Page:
BusinessDay

Experts see Nigeria scraping PEF, others as step in right direction

The decision to scrap agencies such as the Petroleum Equalisation Fund (PEF), an infamous drainpipe unnecessary in a liberalised downstream petroleum sector, could reduce the financial risk facing Africa’s biggest economy, experts told BusinessDay last night.

The Nigerian government is gradually mustering the political will to end petrol subsidy with the scrapping of PEF and Petroleum Products Pricing Regulatory Agency (PPPRA), two major strongholds of the opaque subsidy regime.

These two institutions cost the Nigerian economy more than N540 billion yearly trying to maintain equal price for petrol across the country, an amount higher than funds allocated to education, health, defence and agricultural and rural development that would have increased the economic growth and standard of living of its over 200 million people.

Mike Osatuyi, national operations controller at Independent Petroleum Marketers Association of Nigeria, says the scrapping of PEF, which is a cesspool of corruption and colossal waste, is a step in the right direction for Nigeria’s downstream sector.

Read Also: How Nigeria bleeds N943bn from irrelevant petrol equalisation fund

Petroleum Equalisation Fund (PEF)

“The current reform we are witnessing in Nigeria’s downstream sector is a continuous exercise which the minister is pursuing under the newly signed Petroleum Industry Act,” Osatuyi states.

Niyi Awodeji, CEO at Subterra Energy Resources Limited, notes that the corruption in PEF has grown into a wide beast that will swallow the country if the government had not signed PIA.

“The corruption in PEF operated like a god because the majority of its beneficiaries were close to the government officials,” Awodeji says.

Like other obsolete laws in the sector, PEF is a special intervention put in place by the Nigerian government in 1975 with the mandate of ensuring that petroleum products are sold at equal prices across the country by paying petroleum product marketers for every litre of fuel they sell within 100km to 450km of a depot.

This means for every litre of petrol bought across the country, a total of N7.51 that represents ‘bridging fund’ is paid into a fund managed by the PEF’s Management Board to ensure petrol prices are equal nationwide, according to the latest Petroleum Products Pricing Regulatory Agency (PPPRA) pricing template.

The payment feeds into a subsidy mechanism that is supposed to ensure that petrol is sold at regulated equal price across the 774 local governments in Nigeria by reimbursing transportation costs incurred by petrol marketers.

In addition to this margin, the Federal Government appropriates public funds to run PEF’s operations and cover its financial shortfalls when equalisation claims exceed PEF’s income from marketers.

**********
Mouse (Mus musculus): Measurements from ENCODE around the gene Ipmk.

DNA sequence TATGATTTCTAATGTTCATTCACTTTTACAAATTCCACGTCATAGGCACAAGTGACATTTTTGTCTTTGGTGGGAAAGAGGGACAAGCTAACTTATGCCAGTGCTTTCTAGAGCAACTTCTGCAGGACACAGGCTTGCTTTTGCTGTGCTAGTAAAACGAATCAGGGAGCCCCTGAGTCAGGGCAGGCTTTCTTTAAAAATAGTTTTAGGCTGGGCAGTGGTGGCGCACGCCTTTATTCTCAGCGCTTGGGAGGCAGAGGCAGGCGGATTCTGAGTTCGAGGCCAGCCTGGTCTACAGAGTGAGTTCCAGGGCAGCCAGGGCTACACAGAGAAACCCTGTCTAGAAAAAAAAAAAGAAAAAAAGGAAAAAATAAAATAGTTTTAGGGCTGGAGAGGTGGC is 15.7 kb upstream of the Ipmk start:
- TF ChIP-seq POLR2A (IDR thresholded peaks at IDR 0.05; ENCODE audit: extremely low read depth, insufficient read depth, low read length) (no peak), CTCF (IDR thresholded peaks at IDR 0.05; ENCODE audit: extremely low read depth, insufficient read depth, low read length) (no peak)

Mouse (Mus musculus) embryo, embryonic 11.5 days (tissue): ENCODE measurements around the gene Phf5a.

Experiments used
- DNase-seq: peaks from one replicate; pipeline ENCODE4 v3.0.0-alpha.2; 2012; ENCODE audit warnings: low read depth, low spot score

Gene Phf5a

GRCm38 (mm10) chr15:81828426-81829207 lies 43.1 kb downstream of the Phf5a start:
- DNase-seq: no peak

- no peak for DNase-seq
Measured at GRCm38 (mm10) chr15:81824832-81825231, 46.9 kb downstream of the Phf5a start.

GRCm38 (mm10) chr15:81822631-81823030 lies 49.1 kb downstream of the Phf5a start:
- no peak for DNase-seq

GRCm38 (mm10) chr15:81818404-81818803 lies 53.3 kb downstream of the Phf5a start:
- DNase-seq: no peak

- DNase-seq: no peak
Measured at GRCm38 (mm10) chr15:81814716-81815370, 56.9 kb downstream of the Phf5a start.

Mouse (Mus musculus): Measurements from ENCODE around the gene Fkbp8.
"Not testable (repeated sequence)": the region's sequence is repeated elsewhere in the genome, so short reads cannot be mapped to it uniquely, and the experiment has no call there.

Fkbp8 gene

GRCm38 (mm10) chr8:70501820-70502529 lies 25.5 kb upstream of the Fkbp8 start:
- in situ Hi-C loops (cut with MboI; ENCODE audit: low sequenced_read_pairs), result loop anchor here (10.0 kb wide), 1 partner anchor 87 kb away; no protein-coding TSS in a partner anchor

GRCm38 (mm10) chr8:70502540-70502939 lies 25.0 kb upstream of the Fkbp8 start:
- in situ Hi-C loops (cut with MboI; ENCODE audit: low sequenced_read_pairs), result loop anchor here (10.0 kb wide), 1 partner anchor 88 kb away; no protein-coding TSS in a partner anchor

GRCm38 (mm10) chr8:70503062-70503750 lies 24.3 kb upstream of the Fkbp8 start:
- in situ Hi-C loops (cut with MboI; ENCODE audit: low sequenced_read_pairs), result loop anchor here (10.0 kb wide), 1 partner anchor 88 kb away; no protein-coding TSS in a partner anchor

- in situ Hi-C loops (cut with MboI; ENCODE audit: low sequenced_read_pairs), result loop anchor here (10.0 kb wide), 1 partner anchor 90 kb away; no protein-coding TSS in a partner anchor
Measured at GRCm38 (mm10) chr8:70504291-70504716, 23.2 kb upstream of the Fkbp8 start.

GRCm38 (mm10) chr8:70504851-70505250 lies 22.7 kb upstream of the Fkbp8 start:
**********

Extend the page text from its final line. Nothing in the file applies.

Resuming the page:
However, the scheme seems to have outlived its usefulness as the pump price of petrol has hardly been uniform across the country, except, perhaps, Lagos and Abuja, where petrol sells at the official price. Virtually, in all the other locations across Nigeria, petrol prices sell over and above the official price, notwithstanding that the government spends billions annually in an attempt to bridge the price gap.

For instance, while the official pump price of petrol was N160 per litre, data provided by the National Bureau of Statistics (NBS) revealed that the country was unable to keep to uniform price as petrol was sold in Abia State for as high N172.50, Ekiti State for N170.262 and Lagos State for N167.80.

The development defeated the reasons for setting up PEF as NBS further disclosed that the products sold lower in states like Ebonyi for N162.27; Ondo for N162.20, and Kano for N160.83.

“Allowing a government body to administer an equalisation fund created a rent-seeking opportunity for a gatekeeper who can easily lead to fraud, which was what we saw with PEF,” Luqman Agboola, head of energy and infrastructure at Sofidam Capital, says.

A look into Nigeria’s 2020 and 2021 budget documents showed that the budgetary releases for PEF’s operation remain hidden; sources at the agency say it presents its budget to the petroleum downstream committees of the Nigerian legislature and gets its budgetary allocation approved by the same committee.

Opportunity cost of PEF wastage

The amount of billion naira Nigeria wasted on the weak delusion of keeping the price of petrol is no longer news, but what is more infuriating is the opportunity cost forgone in a dying economy.
With government data putting local consumption of petrol at 72 million litres a day, it means PEF gulped N540 billion within a single year.

Primary health centre and education

Based on Freedom of Information requests and analysis by transparency campaign group Public Private Development Centre, it would cost an estimated N28 million to build a primary health care centre and N17 million for three-block classrooms.

This means N540 billion is capable of building at least 19,000 primary health centres or at least 30,000 each of three-block classrooms needed across Nigeria’s 774 local governments.

Housing

The N540 billion is capable of building at least 36,000 mortgage homes valued at N15 million each, a development that can play a big role in reducing Nigeria’s housing deficit projected at 20 million.

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